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Managing the Ogoki Forest

First Nations take control of timber management in Ontario’s Ogoki Forest. Partnering with a Thunder Bay post-secondary institution, the ultimate goal is to develop future careers in forestry in a bid to build a brighter future of economic development and environmental sustainability.

– Chris McMillan

Located approximately 400 km (250 mi) northeast of Thunder Bay, Ontario, just east of the Wabakimi Provincial Park, Ogoki is an 11 000 km² (4,200 mi²) expanse of boreal forest. With a mix of spruce, pine, fir and poplar, it is also a natural habitat for woodland caribou and hundreds of other species. First Nations communities use the land to hunt, gather and conduct sacred rituals. The region was also a busy working forest until 2008, when the crashing economy forced local mills to close and the licence for the Ogoki Forest reverted to the Crown.

A group of logging trainees in front of a Tigercat skidder.

Jason Rasevych of Agoke Development Corporation (lower left) joins the Goliboski crew and trainees for a group shot.

Opportunites for First Nations

In 2015, a partnership between Eabametoong, Aroland and Marten Falls First Nations, called the Agoke Development Corporation (ADC) was formed to facilitate forest management and economic development in the Ogoki Forest. Three years later, in March 2018, ADC was issued a forest resource licence by the Ministry of Natural Resources, allowing the corporation to take over management of the Ogoki from the Crown. ADC would be the only First Nations owned corporation in Ontario to manage provincial road-building money for forests.

With the potential to once again be an economic driving force in the north, ADC wanted to involve the three First Nations communities in all aspects of the development. In July 2018, ADC entered into an agreement with Nakina Lumber to reopen the local sawmill. Currently 75% of the employees at the Nakina mill are First Nations, a clause that was part of the agreement.

Once the sawmill was up and running, the next task for ADC was to increase the woodlands operating capacity to feed the mill. Finding trained operators in the forest industry today is a challenge for contractors throughout the world, and the labour force situation in remote northern Ontario is no different.

This presented opportunities for First Nations communities. In mid-2019, ADC commenced a new training program through Confederation College in Thunder Bay aimed at preparing students for a career in forestry. Ten trainees from the three First Nations communities participated in the inaugural program.

The first stage consisted of a four-week course of classroom work with modules on life skills and pre-employment training. The second six-week component, led by Brad Goliboski (Goliboski Contracting), began with a week of safety training and a week of equipment manual review to familiarize the students with the machines and controls. The rest of the time was spent in the bush with Brad and his trainers.

Brad Goliboski and his crew familiarize the trainees with the equipment.

The Tigercat connection

Once Brad was contracted to conduct the practical training, he needed to procure the equipment that would be used. Having operated Tigercat machines in the past, Brad contacted Wajax Equipment in Thunder Bay to see if they could supply the machines he required. “I had operated all types of heavy equipment, especially Tigercat. I knew what they were capable of. I knew that the manuals and the support from the dealership would be reliable and consistent. They provide far better performance overall,” comments Brad.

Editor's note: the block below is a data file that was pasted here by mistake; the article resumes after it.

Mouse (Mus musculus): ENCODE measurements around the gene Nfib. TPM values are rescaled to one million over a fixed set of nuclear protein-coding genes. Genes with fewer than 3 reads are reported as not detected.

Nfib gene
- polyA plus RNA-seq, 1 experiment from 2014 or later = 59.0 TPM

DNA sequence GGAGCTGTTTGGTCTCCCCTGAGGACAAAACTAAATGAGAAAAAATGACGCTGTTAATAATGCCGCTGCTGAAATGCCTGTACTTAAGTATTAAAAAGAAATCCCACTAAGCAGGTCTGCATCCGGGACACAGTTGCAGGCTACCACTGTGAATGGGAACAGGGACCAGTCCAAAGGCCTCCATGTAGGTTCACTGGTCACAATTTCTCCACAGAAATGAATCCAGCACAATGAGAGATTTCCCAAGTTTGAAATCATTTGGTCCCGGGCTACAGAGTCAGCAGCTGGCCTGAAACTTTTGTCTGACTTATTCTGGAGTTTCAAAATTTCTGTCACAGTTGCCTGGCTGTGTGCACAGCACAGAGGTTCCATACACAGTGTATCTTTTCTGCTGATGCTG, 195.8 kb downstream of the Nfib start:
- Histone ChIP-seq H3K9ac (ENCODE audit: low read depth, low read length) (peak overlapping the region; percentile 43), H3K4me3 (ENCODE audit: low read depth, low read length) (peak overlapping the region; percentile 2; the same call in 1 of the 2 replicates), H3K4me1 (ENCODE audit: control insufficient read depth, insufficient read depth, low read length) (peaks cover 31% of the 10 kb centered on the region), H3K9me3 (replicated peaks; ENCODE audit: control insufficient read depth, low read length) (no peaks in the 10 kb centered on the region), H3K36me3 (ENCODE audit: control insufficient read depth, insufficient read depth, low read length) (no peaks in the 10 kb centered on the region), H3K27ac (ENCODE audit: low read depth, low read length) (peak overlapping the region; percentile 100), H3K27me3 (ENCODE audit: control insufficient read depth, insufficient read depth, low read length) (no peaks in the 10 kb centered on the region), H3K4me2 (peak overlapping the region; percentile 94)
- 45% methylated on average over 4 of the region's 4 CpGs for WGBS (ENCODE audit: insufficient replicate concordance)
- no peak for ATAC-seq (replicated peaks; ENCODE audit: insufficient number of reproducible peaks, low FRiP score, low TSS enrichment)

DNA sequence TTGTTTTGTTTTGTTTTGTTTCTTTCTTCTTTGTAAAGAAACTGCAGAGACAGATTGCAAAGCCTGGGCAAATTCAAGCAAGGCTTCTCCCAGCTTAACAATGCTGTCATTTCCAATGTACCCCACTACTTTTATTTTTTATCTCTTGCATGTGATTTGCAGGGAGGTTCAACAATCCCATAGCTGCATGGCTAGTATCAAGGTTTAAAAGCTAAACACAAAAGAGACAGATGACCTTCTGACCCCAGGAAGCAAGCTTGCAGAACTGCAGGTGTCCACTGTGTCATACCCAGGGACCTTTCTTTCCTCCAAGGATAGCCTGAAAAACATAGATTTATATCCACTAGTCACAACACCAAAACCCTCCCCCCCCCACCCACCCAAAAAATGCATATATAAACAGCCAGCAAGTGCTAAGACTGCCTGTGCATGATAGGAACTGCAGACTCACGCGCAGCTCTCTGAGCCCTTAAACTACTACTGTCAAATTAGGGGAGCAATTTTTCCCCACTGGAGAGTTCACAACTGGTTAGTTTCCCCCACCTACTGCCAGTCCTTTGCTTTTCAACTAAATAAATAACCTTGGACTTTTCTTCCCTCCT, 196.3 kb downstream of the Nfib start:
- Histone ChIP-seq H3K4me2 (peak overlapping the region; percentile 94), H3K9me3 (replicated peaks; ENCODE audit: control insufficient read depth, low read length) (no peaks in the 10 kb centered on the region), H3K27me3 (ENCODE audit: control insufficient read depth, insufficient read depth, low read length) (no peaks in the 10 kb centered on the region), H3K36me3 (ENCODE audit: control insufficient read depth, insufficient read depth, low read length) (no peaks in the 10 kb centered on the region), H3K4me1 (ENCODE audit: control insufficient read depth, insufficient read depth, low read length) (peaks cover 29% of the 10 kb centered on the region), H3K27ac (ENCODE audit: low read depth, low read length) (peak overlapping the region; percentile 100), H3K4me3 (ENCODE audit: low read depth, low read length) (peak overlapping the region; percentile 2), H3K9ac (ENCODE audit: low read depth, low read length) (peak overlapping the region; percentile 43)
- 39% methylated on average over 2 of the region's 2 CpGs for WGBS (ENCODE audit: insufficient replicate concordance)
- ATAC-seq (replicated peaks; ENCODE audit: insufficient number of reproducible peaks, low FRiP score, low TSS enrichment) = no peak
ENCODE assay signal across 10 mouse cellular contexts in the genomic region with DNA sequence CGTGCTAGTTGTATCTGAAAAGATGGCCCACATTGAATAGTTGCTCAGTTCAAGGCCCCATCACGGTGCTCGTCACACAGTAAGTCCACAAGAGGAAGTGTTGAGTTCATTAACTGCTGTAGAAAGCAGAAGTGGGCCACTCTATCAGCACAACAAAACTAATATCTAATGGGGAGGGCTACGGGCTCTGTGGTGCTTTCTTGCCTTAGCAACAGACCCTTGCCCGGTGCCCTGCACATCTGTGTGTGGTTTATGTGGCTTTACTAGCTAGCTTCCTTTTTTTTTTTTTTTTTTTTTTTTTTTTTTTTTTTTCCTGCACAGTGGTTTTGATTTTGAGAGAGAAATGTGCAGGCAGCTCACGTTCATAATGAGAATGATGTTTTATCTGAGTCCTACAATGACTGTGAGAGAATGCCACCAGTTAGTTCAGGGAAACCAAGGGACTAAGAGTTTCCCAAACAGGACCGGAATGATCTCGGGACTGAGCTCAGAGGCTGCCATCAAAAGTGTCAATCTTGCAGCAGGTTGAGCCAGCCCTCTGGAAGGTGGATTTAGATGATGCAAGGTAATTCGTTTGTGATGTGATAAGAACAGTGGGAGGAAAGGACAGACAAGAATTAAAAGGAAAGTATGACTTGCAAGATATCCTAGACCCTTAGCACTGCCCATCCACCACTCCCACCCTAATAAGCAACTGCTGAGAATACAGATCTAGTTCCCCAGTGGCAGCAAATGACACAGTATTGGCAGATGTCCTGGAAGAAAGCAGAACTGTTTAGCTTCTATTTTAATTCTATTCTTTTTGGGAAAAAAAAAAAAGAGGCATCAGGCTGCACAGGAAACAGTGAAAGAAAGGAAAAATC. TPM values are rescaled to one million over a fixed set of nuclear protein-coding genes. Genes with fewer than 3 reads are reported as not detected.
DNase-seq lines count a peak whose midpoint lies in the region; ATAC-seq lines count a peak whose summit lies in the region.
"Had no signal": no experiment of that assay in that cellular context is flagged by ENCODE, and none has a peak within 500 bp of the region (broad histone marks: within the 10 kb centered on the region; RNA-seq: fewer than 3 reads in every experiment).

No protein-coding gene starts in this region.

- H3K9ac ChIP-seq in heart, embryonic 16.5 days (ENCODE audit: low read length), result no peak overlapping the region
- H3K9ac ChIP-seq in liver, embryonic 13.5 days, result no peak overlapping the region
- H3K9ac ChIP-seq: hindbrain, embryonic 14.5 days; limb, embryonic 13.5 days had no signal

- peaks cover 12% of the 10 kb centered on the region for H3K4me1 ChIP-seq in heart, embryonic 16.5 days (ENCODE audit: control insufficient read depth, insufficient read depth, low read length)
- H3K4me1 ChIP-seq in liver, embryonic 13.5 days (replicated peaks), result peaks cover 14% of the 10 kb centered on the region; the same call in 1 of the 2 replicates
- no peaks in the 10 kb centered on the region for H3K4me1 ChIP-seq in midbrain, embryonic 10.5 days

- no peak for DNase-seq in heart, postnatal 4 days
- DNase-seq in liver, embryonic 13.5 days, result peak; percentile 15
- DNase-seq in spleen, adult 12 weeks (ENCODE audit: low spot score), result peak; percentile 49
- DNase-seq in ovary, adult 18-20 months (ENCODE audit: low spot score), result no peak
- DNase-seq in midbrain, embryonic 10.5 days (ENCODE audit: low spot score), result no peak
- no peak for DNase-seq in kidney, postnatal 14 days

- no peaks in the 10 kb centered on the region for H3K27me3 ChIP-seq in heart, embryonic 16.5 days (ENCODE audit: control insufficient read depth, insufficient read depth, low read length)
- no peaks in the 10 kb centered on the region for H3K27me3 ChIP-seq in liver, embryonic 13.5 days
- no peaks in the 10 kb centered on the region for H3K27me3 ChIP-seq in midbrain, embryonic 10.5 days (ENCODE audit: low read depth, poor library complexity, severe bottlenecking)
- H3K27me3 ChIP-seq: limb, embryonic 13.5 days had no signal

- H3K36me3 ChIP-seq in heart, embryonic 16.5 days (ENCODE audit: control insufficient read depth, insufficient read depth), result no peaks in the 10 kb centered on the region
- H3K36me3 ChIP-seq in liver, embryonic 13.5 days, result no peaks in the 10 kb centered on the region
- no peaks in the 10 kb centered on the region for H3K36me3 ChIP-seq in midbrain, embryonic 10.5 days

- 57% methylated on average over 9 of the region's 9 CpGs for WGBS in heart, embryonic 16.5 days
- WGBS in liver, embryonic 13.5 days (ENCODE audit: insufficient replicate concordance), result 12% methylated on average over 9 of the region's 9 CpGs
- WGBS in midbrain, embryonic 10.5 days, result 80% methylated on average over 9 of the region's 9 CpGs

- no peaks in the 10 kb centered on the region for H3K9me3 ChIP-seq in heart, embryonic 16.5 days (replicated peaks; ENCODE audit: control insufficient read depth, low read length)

In early May 2019, a Tigercat 845D feller buncher, a 632E skidder and an H822D harvester were delivered to the training site in the Ogoki Forest. A few weeks later, the first group of trainees took to the forest and started the hands-on training component with Brad and his fellow trainers, Paul and Yves. The initial goal was to place students appropriately and to that end, each student was given a day or two of training in each machine. Then, based on their skills, interests and natural aptitude, the trainers decided which piece of machinery to focus on.

Brad comments, “It’s actually hard to comprehend how quick the younger students that normally wouldn’t even look into this industry are picking it up. I believe that hands-on training is the best training you can provide. They have the opportunity to run the best of the best equipment, and I know for the next five years, there isn’t going to be anything they can’t handle because they are on the newest machines.”

Loggers in safety gear.

Trainers provided one on one instruction in the woods.

Hands-on Training

One trainee that caught Brad’s attention was Dylan Atlookan from Eabametoong First Nation. With keen hand-eye coordination, Dylan was cutting trees on his second day in the 845D. Two weeks later, Brad says that Dylan was fully capable of running all functions and operating in a safe and efficient manner. “It’s just the tricks of the trade now that we need to teach him.”

When asked if she was enjoying the program, trainee Megan Magiskan responded emphatically, “Yes, this is great! I did prior training with a different program and they taught me how to fix machines, but it was more bookwork and I was kind of hoping we could actually fix things. Here, we actually fix them and operate them. I’m so happy.”

Brad and his crew have six students enrolled for the next session and look forward to continuing the program and the partnership with ADC.




For more information on the First Nations training program contact:

Agoke Development Corporation
231 Red River Road Thunder Bay, ON P7B 1A7
Ph: 807-357-5320

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